Yoga for beginners – how to start a Yoga practice


Even experienced Yogis were newbies at some point in their lives – they wondered where to begin with Yoga in gerneral, how to start a practice and possibly also had no clue what to do – me included.

Everybody has different reasons for starting out with Yoga, but from all the Yogis I talked to, most of them had one thing in common: they weren’t experiencing their very best period of life when they started and all of them wanted some sort of expansion, change or recovery.

I started Yoga in 2012 out of curiosity (and also was at a little low-point back then) because I ‘heard’ that it’s supposed to be something good.  But I had no idea what Yoga was and I just spontaneously signed up for a Vinyasa beginner’s course, starting two dyas after my decision.

I jumped into this new experience and thought about these few things after I walked out of my first class:

  • wow, this was way harder than I thought
  • this was way better than I thought and makes me feel good
  • this was so different from what I’ve expected
  • and damn, I need more comfy clothes

During the next few weeks I already felt some changes: I felt my body, even parts of it I hadn’t known, and I ‘really’ got connected to the physical part of me for the first time. Although I couldn’t even reach the floor with my fingertips in a standing forward fold, I was happy about every little inch of progress I made, and progress came quickly: I felt way more bendy, flexible and awake than just some weeks before, and I was mainly in a good mood, being full of energy. This was something I definitely hadn’t expected.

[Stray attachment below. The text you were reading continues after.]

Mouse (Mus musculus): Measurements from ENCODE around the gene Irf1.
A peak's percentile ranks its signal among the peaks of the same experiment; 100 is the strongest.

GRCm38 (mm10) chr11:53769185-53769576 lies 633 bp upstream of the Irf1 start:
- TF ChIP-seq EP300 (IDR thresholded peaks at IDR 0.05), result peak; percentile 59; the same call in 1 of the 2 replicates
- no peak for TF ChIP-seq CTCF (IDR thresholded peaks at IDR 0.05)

Best thing is: you can start at any time, any age, any gender, any body size.
Yoga is for everyone, and this is what I love about it.

So here are a few tips I wish I had known before I went to my first Yoga class:


12 Tips on how to start with your Yoga practice

1. Find a beginner’s class
I’d highly recommend going to a Yoga studio if you’re a newbie as there are so many things you can do wrong when it comes to alignment. You don’t want to strain your body too much, you want to transform it and use it correctly. It’s great to have someone to guide you through a practice, especially when you’re just starting out. You can learn a lot more from your teacher directly than on your own.
But if for some reason you feel uncomfortable in classes with other people, then maybe a private lession with a Yoga teacher could be an option for you. Of course, there are many online-videos out there, too, but a teacher who can adjust your poses and help you into them is very valuable, also to reduce the risk of injury.

2. The right style
There are so many Yoga styles and hardly any beginner knows where to start or with what. So the internet is your friend here: you can inform yourself about different styles before you sign up for a class. Ask yourself what you want: a calmer style like Yin-Yoga or something more spiritual like Kundalini Yoga? Something dynamic like Vinyasa? Something more static like Iyengar where the focus lies on props and alignment? Maybe something physically challenging like Ashtanga?
After all, it’s still best to try out many different styles in different studios to find out what you really like and what your body is capable of.

3. The right mat